Producer Jon Landau clarified last week that there were no plans to shoot Avatar 4 just yet, but that doesn’t mean there won’t be one coming down the line eventually. Filmmaker James Cameron has said previously that he’s considering the possibility of a fourth Avatar, and he already has a few ideas for the possible film. For starters, he explains, it won’t really be a sequel, but a prequel.

But before that gets going, Landau says Cameron will be turning his attentions to the long-gestating Battle Angel. Read more about Cameron’s plans for the future after the jump.

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Casting, rumors, hopes, desires and much more are in this huge holiday edition of Sequel Bits. After the jump read about the following:

  • Producer Jon Landau clarifies the possibility of Avatar 4 and offers an update on 2 and 3.
  • See Chris Pine on the set of Jack Ryan with Kevin Costner and read some thoughts on the tone of Star Trek 2.
  • Is the Iron Patriot going to be in Iron Man 3 after all?
  • Also, Wang Xueqi joins the Shane Black directed sequel in an intriguing role.
  • Screenwriter Alex Garland laid out some thoughts for a possible Dredd 3D sequel.
  • Grown Ups 2 built a set for an outdoor, night time go-kart scene to film indoors and during the day.
  • Director Jeff Wadlow hints that Jim Carrey has, in fact, been cast in Kick-Ass 2.
  • Rick Jaffa, a writer/producer of Dawn of the Planet of the Apes, confirms a big franchise staple won’t be in the sequel.

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Everyone has something to say in today’s Sequel Bits, whether it’s Star Trek 2 co-writer Alex Kurtzman on the magneticism of Benedict Cumberbatch, Robert Englund on Freddy Krueger’s backstory, or Frank Spotnitz on the possibility of another X-Files movie. Also after the jump:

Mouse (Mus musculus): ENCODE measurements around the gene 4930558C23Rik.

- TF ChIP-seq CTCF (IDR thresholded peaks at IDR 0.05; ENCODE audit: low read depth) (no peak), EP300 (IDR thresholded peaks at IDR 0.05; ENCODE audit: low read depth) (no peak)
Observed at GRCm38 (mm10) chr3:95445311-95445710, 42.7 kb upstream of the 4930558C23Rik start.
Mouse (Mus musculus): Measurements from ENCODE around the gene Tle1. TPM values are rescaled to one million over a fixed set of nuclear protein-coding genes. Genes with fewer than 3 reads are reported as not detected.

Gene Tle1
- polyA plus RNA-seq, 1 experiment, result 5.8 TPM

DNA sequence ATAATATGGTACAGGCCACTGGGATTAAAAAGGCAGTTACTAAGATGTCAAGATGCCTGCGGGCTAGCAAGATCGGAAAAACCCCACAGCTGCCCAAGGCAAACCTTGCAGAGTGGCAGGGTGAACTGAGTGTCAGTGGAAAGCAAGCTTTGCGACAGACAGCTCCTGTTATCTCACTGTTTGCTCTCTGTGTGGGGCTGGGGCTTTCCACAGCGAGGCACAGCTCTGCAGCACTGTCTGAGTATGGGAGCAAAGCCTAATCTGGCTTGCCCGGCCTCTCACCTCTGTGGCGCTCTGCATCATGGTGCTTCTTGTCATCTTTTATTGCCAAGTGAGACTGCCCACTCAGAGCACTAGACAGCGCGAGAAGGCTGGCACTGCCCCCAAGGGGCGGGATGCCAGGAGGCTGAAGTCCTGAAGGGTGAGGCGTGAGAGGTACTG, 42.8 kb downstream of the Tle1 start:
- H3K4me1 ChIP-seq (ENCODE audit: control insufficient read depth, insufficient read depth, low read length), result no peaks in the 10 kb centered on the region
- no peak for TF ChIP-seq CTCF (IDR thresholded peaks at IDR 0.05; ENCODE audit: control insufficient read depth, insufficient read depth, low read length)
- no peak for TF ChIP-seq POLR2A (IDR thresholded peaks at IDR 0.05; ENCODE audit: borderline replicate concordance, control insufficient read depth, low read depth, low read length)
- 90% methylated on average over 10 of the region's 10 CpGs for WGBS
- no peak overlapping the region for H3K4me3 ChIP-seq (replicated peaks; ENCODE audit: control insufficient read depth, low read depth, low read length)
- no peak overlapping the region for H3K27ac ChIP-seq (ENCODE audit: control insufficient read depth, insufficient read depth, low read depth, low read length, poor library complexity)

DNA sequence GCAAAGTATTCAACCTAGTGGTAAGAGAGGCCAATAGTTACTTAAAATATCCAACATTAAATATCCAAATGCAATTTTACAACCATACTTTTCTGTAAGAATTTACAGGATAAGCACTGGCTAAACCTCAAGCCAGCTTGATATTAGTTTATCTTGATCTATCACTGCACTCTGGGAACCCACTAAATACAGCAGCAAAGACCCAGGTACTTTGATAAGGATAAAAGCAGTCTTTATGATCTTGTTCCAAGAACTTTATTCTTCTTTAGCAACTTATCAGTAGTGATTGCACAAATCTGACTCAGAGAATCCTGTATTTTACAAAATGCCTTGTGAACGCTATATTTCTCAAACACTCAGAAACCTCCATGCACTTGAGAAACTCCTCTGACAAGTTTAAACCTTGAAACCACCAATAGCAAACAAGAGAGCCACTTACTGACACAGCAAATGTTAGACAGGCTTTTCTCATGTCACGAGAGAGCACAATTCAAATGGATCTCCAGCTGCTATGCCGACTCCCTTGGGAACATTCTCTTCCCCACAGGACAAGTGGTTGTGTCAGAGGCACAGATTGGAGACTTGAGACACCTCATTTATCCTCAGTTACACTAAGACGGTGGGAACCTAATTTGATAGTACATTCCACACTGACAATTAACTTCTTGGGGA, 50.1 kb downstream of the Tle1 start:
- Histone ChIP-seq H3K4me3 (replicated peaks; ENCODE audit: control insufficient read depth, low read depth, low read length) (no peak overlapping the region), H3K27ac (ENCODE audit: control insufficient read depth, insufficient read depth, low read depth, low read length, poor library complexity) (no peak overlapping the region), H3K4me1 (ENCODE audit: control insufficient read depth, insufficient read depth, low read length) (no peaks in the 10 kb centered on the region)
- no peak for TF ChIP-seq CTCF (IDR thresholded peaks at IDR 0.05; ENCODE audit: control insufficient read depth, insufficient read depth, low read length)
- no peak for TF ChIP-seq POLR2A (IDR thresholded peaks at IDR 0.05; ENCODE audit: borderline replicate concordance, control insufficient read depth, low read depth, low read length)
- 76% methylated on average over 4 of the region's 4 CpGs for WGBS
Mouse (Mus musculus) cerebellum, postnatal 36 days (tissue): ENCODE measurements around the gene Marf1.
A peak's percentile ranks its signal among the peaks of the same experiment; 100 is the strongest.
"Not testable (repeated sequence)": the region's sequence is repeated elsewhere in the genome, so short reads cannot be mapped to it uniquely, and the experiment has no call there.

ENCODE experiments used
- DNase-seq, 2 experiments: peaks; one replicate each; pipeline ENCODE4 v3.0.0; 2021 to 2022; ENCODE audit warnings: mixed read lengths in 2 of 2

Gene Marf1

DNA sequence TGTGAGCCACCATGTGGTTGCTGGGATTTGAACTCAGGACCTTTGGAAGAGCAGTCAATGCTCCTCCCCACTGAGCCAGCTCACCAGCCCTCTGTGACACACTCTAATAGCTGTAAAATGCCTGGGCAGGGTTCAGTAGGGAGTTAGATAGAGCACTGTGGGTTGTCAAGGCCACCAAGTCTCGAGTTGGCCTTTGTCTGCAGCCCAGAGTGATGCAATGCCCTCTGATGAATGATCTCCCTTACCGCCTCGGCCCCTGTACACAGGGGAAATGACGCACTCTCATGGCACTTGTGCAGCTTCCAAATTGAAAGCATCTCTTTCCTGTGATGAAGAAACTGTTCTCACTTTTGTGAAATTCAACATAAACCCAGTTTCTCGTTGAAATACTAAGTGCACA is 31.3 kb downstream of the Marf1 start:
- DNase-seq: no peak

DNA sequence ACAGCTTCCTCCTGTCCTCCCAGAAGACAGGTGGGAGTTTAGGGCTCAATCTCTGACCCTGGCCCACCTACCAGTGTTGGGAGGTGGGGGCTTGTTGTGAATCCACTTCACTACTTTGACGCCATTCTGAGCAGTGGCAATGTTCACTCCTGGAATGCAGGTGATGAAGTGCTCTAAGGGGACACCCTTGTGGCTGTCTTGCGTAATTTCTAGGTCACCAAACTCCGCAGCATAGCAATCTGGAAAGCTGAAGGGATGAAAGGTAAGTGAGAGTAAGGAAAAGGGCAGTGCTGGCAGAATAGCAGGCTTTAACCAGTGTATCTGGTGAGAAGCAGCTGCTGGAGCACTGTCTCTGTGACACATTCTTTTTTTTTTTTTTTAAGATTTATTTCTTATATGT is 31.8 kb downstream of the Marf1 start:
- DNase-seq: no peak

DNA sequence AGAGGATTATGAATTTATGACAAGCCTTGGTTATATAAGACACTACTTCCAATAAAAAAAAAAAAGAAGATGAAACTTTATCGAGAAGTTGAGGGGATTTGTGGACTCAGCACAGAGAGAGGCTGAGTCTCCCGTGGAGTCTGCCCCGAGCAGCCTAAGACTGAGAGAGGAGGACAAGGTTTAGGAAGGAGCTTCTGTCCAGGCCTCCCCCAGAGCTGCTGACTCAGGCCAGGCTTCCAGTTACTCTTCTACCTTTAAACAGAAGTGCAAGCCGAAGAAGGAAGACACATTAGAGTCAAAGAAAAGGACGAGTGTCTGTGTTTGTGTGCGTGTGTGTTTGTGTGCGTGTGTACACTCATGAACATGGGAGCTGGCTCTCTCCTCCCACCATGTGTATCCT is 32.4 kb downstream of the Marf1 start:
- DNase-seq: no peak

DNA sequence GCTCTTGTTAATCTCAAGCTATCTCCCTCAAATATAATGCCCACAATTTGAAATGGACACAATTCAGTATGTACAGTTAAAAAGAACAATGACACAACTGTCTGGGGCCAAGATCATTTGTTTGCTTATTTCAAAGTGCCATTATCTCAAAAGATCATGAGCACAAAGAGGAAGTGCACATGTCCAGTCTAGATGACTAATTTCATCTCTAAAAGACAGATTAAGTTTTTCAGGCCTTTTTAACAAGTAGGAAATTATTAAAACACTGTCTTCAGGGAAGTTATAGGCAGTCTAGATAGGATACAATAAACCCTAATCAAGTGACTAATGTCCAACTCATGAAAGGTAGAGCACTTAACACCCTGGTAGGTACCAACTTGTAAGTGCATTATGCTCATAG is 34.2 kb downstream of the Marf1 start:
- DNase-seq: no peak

• Details on the new (in-canon) video game sequel to Aliens
  • James Cameron and Jon Landau have big plans for the Avatar franchise
  • The MPAA stamps Piranha 3DD with a well deserved R rating

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James Cameron is planning to shoot two sequels to Avatar back-to-back, and in the two and a half years since the release of the first film, we’ve learned a few things about plans for those two new movies. The most important thing is arguably the release date. Fox announced Avatar 2 (which may not be the final title) for December 2014, with the third film to follow in 2015. But as we’re already well into 2012 and we know the sequel doesn’t have a cast or green light, that 2014 date has been seeming less likely.

Indeed, at a Titanic 3D screening early this year, Cameron’s long-time producer Jon Landau said that the first Avatar sequel is likely four years away. Now, in a new interview promoting Titanic 3D, he offers a little more about the Avatar sequel, saying that 2014 doesn’t look likely, but that things are underway. Read More »

If you were hoping to see more Star Trek: The Original Series stars in J.J. Abrams’ Star Trek 2, George Takei says you’re out of luck. If you’ve been waiting to see Emma Thompson step back into her Oscar-nominated role from In the Name of the Father as real-life human rights lawyer Gareth Peirce, on the other hand, things are looking up. After the jump:

  • Luke Wilson isn’t sure he’ll be back for Anchorman 2
  • … but he wouldn’t mind another Old School